Here at Dr7 Physiotherapy and Podiatry we treat a variety of different injuries ranging from acute strains to overuse injuries. With the weather improving people are starting to ramp up their exercise regime to shed a few kilos gained over the winter. While we definitely encourage people to participate in regular exercise, beginning a new program can put people at risk of developing pain. This is because the tissues of the body take time to adjust to an increase in load. Known as repetitive stress, it can be a trigger for developing pain. For some people it’s their knee, for some it’s their heel or their hip or their back. For others it’s shin pain. Many people have probably heard of the term shin splints, but what is it?
Shin Splints, or Tibial Stress Syndrome is a condition where excessive stress and pressure is applied to the outermost layer of the shin bone. This layer, called periosteum becomes sensitive, painful and inflamed during tibial stress syndrome and the individual will experience pain along the shin bone. The condition is usually related to an increase in running or walking. The pain can be on one side or both and is often described as a dull pain.
Many muscles that control the movement of the ankle, foot and toes attach onto the periosteum. When we exercise these muscles pull on the periosteum and when we exercise at a level greater than what the tissue can cope with it becomes sensitive, painful and inflamed. There is usually a combination of factors and conditions that occur to trigger an onset of shin splints. There are many factors that can contribute to shin pain and our physiotherapists can help you identify what factors are relevant to each specific patient. Risk factors can be categorised into intrinsic and extrinsic groups:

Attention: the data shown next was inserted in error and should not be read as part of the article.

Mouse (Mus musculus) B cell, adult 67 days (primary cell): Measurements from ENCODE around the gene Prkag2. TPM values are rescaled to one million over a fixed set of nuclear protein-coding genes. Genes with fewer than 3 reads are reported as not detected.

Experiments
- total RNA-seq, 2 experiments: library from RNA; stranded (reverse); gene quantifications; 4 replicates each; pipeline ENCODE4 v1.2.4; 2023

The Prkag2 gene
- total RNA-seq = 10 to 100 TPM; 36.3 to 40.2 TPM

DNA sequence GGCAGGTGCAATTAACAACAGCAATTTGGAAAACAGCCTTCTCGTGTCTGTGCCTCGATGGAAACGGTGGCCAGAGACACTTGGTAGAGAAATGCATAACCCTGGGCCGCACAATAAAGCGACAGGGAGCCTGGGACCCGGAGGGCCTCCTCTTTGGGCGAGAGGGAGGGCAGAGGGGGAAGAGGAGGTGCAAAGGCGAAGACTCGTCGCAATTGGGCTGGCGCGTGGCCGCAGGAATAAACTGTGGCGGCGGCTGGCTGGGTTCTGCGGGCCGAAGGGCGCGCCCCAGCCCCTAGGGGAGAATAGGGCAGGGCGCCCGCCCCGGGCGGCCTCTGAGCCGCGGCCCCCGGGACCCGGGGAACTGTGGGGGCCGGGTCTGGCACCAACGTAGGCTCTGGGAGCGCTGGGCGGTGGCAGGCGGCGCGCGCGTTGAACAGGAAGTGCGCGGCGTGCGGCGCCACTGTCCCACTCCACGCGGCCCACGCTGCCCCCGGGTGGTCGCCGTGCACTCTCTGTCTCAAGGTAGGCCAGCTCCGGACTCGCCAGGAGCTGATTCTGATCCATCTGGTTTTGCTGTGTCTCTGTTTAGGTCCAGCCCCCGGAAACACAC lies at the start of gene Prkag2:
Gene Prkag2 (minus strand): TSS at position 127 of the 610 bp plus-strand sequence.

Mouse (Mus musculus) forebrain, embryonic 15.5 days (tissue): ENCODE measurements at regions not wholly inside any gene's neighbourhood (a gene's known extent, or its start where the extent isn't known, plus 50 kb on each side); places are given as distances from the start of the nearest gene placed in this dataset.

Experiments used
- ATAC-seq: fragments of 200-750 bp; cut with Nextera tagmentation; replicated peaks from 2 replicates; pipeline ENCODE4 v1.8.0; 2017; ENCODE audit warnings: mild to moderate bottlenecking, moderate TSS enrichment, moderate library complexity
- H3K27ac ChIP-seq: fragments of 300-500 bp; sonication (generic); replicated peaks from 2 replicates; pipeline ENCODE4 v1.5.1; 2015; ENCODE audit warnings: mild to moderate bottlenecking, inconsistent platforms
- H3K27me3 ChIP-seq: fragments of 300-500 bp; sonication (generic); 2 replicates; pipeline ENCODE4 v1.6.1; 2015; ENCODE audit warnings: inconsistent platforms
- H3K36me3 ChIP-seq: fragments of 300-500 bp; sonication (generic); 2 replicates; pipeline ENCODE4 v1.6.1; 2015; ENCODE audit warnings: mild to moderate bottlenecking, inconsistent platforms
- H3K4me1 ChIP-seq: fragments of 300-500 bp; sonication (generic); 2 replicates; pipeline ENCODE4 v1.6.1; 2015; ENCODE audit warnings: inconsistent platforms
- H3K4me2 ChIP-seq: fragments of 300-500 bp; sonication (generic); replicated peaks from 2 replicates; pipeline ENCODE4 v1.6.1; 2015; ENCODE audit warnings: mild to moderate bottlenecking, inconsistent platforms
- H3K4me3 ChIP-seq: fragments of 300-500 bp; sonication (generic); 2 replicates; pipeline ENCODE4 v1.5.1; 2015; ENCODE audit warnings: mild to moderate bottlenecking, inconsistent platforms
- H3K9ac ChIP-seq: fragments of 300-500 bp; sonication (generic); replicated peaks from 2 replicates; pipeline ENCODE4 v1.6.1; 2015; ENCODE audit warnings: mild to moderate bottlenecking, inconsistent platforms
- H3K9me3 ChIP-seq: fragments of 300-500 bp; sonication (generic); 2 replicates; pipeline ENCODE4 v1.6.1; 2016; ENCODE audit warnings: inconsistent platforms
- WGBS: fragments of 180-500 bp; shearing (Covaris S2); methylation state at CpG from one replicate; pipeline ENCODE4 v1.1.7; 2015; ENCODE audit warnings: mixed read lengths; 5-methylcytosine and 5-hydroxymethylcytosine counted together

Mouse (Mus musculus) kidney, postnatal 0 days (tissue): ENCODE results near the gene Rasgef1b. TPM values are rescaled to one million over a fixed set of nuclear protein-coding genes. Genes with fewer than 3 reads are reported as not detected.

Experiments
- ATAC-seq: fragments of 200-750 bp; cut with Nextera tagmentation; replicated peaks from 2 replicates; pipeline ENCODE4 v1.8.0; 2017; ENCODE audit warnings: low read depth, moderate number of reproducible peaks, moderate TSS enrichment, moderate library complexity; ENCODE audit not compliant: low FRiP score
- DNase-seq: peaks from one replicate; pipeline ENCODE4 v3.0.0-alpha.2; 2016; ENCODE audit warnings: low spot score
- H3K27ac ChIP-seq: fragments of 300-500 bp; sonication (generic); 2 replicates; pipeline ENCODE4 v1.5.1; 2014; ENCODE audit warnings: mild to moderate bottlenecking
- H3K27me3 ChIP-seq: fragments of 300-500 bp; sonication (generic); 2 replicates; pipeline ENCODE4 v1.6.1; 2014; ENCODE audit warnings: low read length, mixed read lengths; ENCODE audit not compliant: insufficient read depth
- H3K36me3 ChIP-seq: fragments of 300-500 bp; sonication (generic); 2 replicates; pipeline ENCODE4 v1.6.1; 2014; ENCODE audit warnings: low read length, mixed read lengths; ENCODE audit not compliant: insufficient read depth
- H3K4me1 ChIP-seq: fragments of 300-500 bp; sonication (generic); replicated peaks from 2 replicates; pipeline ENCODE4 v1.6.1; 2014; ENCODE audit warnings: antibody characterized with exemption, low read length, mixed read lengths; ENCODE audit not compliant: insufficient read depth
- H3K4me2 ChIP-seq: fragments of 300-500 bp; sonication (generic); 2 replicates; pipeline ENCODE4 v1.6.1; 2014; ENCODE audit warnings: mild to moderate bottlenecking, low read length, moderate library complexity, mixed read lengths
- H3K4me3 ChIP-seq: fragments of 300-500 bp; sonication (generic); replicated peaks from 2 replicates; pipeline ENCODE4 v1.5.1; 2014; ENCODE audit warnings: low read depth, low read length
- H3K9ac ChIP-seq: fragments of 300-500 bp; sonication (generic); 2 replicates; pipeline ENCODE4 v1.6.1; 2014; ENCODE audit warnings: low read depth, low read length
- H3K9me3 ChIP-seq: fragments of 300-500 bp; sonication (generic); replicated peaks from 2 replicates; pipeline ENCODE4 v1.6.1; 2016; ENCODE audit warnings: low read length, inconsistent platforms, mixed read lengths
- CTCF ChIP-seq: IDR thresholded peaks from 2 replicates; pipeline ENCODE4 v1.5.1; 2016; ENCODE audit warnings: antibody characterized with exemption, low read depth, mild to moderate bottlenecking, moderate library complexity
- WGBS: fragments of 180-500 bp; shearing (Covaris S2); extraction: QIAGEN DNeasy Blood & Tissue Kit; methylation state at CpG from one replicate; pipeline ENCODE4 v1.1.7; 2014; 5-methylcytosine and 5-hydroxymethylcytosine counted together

As there are other injuries that can cause a similar type of pain it is important to have an assessment from one of our physiotherapists. The physiotherapist will check for differential diagnoses such as stress fractures, compartment syndrome, muscle strains and nerve entrapments.
Once these have been ruled out they will diagnose you with Shin Splints and help identify factors contributing to your pain. Usually an assessment will involve a biomechanical observation, assessment of your hip and knee strength, assessment of muscle tightness and a balance assessmet.
Management of Shin Splints aims to relieve the pressure and stress placed on the periosteum. Dr7 Physiotherapists can provide treatment such as massage, soft tissue release, dry needling/acupuncture to manage any muscle tightness. The physiotherapist may also apply taping to your foot and ankle to improve the biomechanics of the foot and unload the shin. Your physiotherapist will also give advice regarding appropriate ways to modify your training and advise you in self-management techniques such as foam rolling, stretching and icing/heating. Finally the therapist will give you exercises to improve strength and control at the foot, ankle, knee and hip.
Unfortunately the best answer is: it depends. Your recovery time very much depends on how sensitised the shin bone is. If you have had shin pain for a long time it’s likely to take longer for the shin bone to become less sensitive. It is also very dependent on your activity level. If you continue to push through painful activity it will add continued stress to the shin bone and your condition will take much longer to settle. Your Dr7 Physiotherapist will be able to give you an indication of your prognosis once they have performed a clinical assessment.
If you think you are experiencing shin pain book an appointment at Dr7 Physiotherapy and Podiatry.
Dr7 Physiotherapy and Podiatry provides services to the suburbs of Yokine, Tuart Hill, Osborne Park, Stirling, Nollamara, Dianella, North Perth and surrounding suburbs. Our friendly Physiotherapists and Podiatrists have appointments available Monday-Saturday.
Bookings are available on our website or over the phone.